Elite Farm Services workers seen throwing chickens at a Chilliwack farm in undercover video filmed by Mercy for Animals.

Companies charged with Chilliwack chicken abuse want to see all video evidence

Judge agrees with lawyers for chicken catching company and Sofina Foods about inadequate disclosure

Defence counsel for an individual and two companies charged with animal cruelty at a chicken catching operation in Chilliwack told a court Monday they could not enter a plea to the charges because they do not have all the video evidence documenting the alleged abuse.

Facing 38 charges are Elite Farm Services Ltd., the company’s owner Dwayne Paul Dueck from Chilliwack, and Sofina Foods Inc./Aliments Sofina Inc., Markham, Ont.

Clips from the video package shot at an Elite Farm Services operation by animal protection group Mercy For Animals (MFA) showed chickens being kicked, stomped on, thrown at walls, sexually abused and having their limbs torn off.

• READ MORE: Chilliwack chicken catchers accused of ‘torturing’ birds in undercover videos

Crown called the abuse “egregious” and referred to the individual who filmed the acts as a “whistleblower.”

Defence counsel, however, referred to him as a “foreign operative” with political motivations.

“That videotape certainly doesn’t tell the whole story,” Sofina lawyer Morgan Camley told the court on May 13. “The other hours of videotape that we suggest exist are fundamentally important to my client to be in a position to determine whether or not they can be guilty or not guilty.”

Camley pointed specifically to concerns over possible “inducements,” in other words, the possibility that those seen abusing the chickens in the video clips were in some way convinced to act in a way they would may not have if the MFA agent wasn’t present.

Defence counsel for Dueck and Elite similarly argued the disclosure by Crown has been incomplete.

“We are not yet at a point where we can advise our clients,” lawyer Martin Finch said, adding that maybe a jury trial was in order, but he did not have enough of the Crown’s evidence to properly make that decision.

In response, Crown counsel Jessica Lawn said defence counsel has in fact been provided all that is legally necessary, and in some instances even more.

”The idea that there is other footage, I’m not sure where my friends got this idea from,” Lawn told Judge Andrea Ormiston.

“I can’t see how this can’t move forward with arraignment.”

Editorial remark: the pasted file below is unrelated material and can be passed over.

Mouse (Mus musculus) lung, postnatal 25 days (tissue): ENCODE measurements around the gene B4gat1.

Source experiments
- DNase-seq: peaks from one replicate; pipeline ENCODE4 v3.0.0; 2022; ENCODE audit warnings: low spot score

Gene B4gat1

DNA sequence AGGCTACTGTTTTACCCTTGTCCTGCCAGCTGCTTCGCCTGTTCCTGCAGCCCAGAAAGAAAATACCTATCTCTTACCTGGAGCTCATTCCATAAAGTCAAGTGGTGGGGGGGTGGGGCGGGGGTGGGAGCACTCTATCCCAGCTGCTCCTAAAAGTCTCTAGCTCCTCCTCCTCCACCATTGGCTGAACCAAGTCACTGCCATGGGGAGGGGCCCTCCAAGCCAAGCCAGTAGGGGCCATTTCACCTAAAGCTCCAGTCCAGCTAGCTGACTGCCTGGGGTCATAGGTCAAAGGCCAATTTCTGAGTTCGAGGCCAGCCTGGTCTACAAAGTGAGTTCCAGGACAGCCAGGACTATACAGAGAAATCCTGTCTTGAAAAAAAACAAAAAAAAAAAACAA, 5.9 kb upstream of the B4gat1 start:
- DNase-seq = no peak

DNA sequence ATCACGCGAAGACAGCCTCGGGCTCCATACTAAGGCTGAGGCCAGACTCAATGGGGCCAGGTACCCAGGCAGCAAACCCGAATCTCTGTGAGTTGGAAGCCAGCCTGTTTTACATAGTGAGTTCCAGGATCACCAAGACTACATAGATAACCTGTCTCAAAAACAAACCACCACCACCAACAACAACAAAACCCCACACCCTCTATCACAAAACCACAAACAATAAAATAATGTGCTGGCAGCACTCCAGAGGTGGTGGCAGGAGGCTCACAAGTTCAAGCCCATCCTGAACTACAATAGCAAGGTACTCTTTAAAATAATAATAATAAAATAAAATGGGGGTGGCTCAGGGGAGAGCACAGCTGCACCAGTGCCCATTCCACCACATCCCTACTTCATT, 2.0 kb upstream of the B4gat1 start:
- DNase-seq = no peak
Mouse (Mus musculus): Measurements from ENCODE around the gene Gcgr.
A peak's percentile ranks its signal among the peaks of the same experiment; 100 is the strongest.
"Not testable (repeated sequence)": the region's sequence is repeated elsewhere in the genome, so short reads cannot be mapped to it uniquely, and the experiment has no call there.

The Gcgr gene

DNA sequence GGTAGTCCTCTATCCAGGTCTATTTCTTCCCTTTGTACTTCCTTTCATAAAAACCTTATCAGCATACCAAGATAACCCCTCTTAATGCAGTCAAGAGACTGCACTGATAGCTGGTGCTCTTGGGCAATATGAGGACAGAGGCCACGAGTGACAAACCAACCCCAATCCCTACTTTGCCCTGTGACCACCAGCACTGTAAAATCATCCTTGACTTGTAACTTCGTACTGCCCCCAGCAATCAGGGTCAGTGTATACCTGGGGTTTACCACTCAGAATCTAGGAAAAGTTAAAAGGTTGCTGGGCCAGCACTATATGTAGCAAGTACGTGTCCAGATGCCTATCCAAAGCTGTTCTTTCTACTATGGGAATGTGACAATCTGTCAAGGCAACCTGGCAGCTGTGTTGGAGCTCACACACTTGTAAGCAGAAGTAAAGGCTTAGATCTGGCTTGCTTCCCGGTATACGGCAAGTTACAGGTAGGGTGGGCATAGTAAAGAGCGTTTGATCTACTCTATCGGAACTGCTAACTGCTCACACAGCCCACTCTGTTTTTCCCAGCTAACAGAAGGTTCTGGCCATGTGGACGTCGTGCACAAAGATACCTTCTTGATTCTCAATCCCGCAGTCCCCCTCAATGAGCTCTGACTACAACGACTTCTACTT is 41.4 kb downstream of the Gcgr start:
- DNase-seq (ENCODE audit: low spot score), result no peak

The charges stem from undercover videos filmed by animal protection group Mercy For Animals in 2017. That video was obtained by an individual with MFA who got himself employed by Elite as a chicken catcher, then filmed actions seen in and around the barns with the use of a body camera.

“This case involves a foreign operative entering into a surreptitious employment with my friend’s client and videotaping events that happened on a farm then providing that videotape to the CFIA where an investigation was opened up and charges were laid,” Sofina lawyer Camley explained to the court.

Another complaint by defence counsel is that the main evidence is video filmed by an undercover agent, footage that could not have been legally obtained by Canadian investigative bodies.

Lawn said Crown has been in contact with Mercy For Animals and was told they think all the video was provided to CFIA, but defence counsel says there is no way of knowing if that is true.

“We asked Mercy For Animals,” Lawn said. “They reviewed their database and believe they provided it all.”

After the video evidence came to light, and the CFIA along with the BC SPCA investigated, the charges were laid under the Health of Animal Regulations.

Judge Ormiston agreed with defence arguments that it was too early for arraignment given the uncertainty over the video, and other disclosure requirements not being met.

The case was put over to May 27 at the earliest. At that time or after, Camley suggested she may bring a Stinchcombe Application, which addresses Crown disclosure, on behalf of her client Sofina Foods. Of some issue is that the charges came about solely based on Crown relying on the CFIA, which relied on the “quasi-investigative” actions of a foreign organization with political purposes.

What was agreed upon by all parties in court on May 13 is that however the case proceeds, unless there are guilty pleas, it will be a very long road ahead with 38 charges each against three accused parties.


@PeeJayAitch
paul.henderson@theprogress.com

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